Newswise — Washington, DC—People who have the most common genetic mutation linked to obesity respond differently to pictures of appetizing foods than overweight or obese people who do not have the genetic mutation, according to a new study published in the Endocrine Society’s Journal of Clinical Endocrinology & Metabolism (JCEM).
More than one-third of adults are obese. Obesity typically results from a combination of eating too much, getting too little physical activity and genetics. In particular, consumption of appetizing foods that are high in calories can lead to weight gain. Highly palatable foods such as chocolate trigger signals in the brain that give a feeling of pleasure and reward. These cravings can contribute to overeating. Reward signals are processed in specific areas of the brain, where sets of neurons release chemicals such as dopamine. However, very little is known about whether the reward centers of the brain work differently in some people who are overweight or obese.
The most common genetic cause of obesity involves mutations in the melanocortin 4 receptor (MC4R), which occur in about 1 percent of obese people and contribute to weight gain from an early age. The researchers compared three groups of people: eight people who were obese due to a problem in the MC4R gene, 10 people who were overweight or obese without the gene mutation and eight people who were normal weight. They performed functional Magnetic Resonance Imaging (fMRI) scans to look at how the reward centers in the brain were activated by pictures of appetizing food such as chocolate cake compared to bland food such as rice or broccoli and non-food items such as staplers.
“In our study, we found that people with the MC4R mutation responded in the same way as normal weight people, while the overweight people without the gene problem had a lower response,” said lead researcher Agatha van der Klaauw, MD, PhD, of the Wellcome Trust-MRC Institute of Metabolic Science at Addenbrooke’s Hospital in Cambridge, U.K. “In fact, the brain’s reward centers light up when people with the mutation and normal weight people viewed pictures of appetizing foods. But overweight people without the mutation did not have the same level of response.”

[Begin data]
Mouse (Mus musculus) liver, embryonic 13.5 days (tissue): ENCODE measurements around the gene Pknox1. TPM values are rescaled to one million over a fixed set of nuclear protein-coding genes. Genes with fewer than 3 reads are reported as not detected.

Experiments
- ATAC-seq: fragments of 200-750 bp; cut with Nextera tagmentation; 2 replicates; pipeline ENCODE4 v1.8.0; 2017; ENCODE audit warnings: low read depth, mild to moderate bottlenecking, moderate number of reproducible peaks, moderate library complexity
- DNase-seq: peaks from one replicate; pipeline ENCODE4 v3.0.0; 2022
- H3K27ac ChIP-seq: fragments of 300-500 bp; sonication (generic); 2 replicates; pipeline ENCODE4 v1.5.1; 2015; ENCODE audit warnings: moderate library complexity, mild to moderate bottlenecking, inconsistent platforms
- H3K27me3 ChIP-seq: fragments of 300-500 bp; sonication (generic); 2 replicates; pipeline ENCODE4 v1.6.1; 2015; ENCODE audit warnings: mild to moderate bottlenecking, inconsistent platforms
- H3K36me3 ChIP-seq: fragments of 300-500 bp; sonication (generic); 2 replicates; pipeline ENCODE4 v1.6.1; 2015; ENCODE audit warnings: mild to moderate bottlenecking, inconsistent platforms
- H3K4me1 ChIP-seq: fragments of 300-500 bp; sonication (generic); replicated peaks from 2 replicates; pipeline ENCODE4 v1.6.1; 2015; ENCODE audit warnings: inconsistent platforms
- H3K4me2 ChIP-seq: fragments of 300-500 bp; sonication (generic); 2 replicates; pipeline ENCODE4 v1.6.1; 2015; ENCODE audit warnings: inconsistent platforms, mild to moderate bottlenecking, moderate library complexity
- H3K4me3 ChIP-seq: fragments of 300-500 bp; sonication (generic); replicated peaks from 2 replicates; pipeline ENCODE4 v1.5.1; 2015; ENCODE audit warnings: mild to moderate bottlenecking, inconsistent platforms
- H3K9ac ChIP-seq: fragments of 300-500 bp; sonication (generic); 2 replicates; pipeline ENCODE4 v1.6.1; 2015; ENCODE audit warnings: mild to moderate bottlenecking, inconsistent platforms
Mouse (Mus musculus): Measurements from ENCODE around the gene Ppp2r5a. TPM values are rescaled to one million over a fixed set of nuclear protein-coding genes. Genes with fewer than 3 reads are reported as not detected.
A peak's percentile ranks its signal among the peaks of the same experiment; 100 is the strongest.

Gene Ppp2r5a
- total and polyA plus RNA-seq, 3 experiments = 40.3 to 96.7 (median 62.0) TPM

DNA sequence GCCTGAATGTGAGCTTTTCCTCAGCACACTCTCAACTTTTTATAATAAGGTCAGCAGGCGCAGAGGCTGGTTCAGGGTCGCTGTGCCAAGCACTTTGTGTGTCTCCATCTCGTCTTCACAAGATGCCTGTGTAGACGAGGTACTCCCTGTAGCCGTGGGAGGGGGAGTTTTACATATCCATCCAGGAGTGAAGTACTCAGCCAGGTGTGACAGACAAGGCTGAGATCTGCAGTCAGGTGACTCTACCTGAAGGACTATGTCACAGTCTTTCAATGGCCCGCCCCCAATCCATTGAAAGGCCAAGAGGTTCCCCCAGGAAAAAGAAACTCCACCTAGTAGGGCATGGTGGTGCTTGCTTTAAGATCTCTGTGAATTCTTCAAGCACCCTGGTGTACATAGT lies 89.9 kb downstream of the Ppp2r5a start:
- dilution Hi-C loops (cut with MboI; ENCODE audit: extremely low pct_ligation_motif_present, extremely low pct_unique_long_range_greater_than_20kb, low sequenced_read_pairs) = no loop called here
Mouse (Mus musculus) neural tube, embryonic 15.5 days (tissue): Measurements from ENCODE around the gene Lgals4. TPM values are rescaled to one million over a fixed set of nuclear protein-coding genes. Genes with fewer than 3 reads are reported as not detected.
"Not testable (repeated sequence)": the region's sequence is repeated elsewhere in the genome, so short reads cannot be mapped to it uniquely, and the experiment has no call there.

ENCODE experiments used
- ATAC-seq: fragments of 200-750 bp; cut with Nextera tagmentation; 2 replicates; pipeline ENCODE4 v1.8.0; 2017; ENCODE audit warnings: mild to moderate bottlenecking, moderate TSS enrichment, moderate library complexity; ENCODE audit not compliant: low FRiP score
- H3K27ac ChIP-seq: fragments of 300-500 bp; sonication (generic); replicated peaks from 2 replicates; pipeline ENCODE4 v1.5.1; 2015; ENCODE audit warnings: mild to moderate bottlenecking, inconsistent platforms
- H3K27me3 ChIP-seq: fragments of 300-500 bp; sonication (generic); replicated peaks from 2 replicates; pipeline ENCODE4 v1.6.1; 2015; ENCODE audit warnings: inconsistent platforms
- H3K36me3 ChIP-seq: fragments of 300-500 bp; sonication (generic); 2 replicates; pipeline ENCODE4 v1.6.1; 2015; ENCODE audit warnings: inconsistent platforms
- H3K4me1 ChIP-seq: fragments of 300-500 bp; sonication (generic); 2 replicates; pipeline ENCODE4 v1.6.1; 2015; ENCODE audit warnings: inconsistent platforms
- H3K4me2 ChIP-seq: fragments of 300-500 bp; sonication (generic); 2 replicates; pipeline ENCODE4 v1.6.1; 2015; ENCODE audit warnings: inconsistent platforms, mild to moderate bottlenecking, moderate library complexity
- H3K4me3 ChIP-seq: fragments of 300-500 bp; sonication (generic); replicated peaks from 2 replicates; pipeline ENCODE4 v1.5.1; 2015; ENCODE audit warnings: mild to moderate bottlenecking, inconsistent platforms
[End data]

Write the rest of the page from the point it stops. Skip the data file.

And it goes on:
The scans revealed that obese people with the MC4R mutation had similar activity in the reward centers of the brain when shown a picture of a dessert like cake or chocolate as normal weight people. The researchers found that, in contrast, the reward centers were underactive in overweight and obese volunteers who did not have the gene mutation. This finding is intriguing as it shows a completely different response in two groups of people of the same age and weight.
“For the first time, we are seeing that the MC4R pathway is involved in the brain’s response to food cues and its underactivity in some overweight people,” van der Klaauw said. “Understanding this pathway may help in developing interventions to limit the overconsumption of highly palatable foods that can lead to weight gain.”
To address the obesity epidemic, the Cambridge team is continuing to study the pathways in the brain that coordinate the need to eat and the reward and pleasure of eating.
Other authors of the study include: Julia M. Keogh, Elana Henning, Stephen O’Rahilly and Sadaf Farooqi of the Wellcome Trust-MRC Institute of Metabolic Science; and Elisabeth A.H. vom dem Hagen, Andrew D. Lawrence and Andrew J. Calder of the MRC Cognition and Brain Sciences Unit in Cambridge, U.K.
The study, “Obesity Associated Melanocortin-4 Receptor Mutations are Associated with Changes in the Brain Response to Food Cues,” was published online, ahead of print.
The study was funded by the Wellcome Trust, MRC and NIHR Cambridge Biomedical Research Centre.
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